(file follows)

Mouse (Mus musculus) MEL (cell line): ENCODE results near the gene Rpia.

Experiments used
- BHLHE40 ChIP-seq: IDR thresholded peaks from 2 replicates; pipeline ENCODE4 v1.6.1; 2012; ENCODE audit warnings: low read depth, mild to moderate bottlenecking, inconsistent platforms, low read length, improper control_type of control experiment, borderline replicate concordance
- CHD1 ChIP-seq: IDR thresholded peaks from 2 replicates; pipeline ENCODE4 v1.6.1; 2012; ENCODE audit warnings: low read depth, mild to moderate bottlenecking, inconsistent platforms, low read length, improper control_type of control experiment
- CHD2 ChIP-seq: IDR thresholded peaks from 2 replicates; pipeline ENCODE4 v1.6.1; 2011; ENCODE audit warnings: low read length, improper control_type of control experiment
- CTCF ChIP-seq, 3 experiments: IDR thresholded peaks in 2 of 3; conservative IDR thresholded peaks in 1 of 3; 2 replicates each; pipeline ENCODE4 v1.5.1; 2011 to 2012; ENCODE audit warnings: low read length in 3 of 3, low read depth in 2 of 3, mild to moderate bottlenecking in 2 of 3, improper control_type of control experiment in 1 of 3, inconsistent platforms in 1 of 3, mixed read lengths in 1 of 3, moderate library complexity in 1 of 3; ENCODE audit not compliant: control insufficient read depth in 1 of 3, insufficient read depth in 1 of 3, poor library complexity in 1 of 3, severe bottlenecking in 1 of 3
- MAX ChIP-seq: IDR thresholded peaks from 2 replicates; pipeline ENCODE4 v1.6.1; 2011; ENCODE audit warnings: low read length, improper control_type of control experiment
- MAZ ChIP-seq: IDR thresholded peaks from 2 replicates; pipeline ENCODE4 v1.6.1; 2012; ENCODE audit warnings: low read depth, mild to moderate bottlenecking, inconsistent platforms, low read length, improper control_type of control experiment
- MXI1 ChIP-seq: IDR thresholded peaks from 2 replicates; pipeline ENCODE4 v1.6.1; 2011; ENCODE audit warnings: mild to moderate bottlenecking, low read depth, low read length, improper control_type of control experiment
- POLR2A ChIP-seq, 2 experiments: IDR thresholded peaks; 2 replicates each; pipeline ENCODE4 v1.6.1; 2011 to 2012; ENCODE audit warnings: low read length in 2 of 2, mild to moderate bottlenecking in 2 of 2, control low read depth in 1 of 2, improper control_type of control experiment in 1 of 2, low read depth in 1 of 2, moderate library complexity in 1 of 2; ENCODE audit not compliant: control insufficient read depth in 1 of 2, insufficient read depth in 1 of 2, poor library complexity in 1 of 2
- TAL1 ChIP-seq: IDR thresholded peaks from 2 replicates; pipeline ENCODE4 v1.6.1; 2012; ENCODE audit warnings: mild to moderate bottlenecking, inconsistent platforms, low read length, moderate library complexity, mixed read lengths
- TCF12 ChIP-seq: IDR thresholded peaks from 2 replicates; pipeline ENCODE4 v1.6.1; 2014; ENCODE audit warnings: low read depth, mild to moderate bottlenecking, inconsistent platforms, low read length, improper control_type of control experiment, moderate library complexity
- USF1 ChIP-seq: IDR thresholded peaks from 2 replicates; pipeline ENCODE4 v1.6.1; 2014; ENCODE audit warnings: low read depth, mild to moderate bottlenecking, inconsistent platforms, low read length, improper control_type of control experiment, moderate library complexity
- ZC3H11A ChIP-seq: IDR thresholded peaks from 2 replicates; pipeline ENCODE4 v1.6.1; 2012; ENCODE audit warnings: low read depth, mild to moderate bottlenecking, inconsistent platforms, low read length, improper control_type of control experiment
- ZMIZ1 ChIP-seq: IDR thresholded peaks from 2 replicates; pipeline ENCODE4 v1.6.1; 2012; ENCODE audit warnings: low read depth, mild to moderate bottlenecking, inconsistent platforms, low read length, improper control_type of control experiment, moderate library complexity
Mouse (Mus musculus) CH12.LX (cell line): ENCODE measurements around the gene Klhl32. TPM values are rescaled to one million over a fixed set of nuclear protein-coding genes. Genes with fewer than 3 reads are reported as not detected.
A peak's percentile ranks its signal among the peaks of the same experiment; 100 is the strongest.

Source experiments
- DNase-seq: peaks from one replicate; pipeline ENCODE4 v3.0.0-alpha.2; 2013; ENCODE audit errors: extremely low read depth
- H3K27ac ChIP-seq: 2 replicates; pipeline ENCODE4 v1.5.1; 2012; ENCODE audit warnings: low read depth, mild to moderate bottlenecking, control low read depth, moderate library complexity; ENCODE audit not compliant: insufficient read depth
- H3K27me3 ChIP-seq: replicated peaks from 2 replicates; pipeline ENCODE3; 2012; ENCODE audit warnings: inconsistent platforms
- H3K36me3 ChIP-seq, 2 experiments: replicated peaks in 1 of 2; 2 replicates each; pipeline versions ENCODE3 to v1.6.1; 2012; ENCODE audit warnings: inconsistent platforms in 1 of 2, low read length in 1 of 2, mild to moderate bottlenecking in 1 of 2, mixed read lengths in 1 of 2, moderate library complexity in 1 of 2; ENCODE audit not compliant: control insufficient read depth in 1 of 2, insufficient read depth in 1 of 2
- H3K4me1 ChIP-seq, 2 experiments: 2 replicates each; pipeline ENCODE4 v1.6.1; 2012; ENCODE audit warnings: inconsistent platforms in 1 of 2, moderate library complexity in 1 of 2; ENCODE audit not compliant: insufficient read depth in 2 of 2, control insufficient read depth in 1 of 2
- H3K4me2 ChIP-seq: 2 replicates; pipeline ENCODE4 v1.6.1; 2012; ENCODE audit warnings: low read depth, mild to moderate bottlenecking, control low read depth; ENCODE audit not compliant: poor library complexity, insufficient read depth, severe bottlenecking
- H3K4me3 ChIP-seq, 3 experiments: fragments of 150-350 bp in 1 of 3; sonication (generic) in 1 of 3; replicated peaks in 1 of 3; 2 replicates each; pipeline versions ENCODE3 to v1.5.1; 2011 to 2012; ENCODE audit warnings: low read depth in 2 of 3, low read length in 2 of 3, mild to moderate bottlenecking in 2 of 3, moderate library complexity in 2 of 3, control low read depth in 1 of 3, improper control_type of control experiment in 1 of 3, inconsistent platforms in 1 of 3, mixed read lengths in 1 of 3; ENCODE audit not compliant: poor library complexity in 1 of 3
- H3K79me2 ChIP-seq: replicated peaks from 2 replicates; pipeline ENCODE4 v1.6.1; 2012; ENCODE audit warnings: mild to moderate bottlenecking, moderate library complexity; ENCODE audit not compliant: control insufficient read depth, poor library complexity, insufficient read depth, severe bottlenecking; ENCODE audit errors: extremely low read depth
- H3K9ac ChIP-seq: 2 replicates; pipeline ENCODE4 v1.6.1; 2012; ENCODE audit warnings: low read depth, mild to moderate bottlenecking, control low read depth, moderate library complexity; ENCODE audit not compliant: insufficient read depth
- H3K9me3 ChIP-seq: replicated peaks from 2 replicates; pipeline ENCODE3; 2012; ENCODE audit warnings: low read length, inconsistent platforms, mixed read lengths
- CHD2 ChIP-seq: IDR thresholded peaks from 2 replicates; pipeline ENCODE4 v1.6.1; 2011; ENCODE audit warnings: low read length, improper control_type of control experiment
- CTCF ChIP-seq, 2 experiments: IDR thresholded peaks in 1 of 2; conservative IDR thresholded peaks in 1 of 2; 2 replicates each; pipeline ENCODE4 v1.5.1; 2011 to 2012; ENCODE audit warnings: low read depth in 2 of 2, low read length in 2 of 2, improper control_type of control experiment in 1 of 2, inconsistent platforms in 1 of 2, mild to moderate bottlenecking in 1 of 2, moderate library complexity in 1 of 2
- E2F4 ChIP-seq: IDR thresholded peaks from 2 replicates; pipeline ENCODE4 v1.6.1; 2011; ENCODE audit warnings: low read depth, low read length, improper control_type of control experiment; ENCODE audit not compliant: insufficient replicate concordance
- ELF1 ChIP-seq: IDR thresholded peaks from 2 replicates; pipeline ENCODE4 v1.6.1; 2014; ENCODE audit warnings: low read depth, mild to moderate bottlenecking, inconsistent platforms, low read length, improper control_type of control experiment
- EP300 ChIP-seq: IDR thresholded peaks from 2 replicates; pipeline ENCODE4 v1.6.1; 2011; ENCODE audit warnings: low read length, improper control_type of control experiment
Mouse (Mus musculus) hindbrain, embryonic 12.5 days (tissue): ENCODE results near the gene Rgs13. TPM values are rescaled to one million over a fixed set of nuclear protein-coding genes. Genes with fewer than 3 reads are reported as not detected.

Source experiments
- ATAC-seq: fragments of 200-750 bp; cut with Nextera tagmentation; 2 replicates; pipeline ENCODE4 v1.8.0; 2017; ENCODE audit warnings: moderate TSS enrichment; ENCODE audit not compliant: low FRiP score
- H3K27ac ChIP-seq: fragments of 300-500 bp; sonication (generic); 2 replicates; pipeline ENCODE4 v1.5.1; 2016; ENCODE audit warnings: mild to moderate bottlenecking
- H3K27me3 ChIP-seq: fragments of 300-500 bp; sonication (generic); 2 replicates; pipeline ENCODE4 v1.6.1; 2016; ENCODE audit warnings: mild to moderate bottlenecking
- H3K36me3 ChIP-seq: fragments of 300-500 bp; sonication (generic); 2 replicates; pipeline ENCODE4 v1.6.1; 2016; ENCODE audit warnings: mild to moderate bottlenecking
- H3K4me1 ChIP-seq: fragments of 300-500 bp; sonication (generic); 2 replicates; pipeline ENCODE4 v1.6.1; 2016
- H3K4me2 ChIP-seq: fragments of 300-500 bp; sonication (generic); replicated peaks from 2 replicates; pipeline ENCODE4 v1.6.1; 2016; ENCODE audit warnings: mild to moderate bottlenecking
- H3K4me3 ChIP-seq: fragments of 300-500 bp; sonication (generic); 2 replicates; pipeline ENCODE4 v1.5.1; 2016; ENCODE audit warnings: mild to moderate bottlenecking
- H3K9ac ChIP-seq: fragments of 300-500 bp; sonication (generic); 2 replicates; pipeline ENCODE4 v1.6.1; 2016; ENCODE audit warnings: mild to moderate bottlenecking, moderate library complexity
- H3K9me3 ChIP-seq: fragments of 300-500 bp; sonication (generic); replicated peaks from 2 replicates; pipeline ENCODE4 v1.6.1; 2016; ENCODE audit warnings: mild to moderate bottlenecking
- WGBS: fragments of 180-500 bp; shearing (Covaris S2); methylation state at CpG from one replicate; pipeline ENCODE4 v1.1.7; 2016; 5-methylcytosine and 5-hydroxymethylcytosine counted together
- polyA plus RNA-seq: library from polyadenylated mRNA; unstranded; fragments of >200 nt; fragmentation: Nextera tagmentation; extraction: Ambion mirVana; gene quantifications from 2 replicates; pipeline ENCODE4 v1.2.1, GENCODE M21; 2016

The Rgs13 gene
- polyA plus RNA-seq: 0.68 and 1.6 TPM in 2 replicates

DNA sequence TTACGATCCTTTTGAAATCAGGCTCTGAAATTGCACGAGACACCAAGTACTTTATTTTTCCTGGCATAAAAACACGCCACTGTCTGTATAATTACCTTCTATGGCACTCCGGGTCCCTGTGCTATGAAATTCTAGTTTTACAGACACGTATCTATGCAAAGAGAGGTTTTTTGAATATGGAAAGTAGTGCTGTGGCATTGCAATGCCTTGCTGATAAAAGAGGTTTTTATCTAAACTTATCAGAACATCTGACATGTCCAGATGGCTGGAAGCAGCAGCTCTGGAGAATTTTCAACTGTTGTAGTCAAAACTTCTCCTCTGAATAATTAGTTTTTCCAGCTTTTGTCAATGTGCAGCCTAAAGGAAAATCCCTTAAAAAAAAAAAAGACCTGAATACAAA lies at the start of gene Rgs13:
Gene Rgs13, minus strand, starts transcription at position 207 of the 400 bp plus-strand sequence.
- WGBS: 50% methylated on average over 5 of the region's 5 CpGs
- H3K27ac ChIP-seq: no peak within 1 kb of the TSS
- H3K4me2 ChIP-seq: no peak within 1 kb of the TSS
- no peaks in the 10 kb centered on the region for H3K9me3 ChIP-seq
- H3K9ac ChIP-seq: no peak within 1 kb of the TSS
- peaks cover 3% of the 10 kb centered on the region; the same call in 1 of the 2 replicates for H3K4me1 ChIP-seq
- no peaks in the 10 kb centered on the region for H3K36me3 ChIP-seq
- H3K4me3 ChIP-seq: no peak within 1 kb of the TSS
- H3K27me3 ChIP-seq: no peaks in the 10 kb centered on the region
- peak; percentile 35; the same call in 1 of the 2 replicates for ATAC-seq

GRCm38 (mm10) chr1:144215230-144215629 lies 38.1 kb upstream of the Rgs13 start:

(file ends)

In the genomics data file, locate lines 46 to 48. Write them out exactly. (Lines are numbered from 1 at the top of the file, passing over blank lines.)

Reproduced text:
- polyA plus RNA-seq: library from polyadenylated mRNA; unstranded; fragments of >200 nt; fragmentation: Nextera tagmentation; extraction: Ambion mirVana; gene quantifications from 2 replicates; pipeline ENCODE4 v1.2.1, GENCODE M21; 2016

The Rgs13 gene
- polyA plus RNA-seq: 0.68 and 1.6 TPM in 2 replicates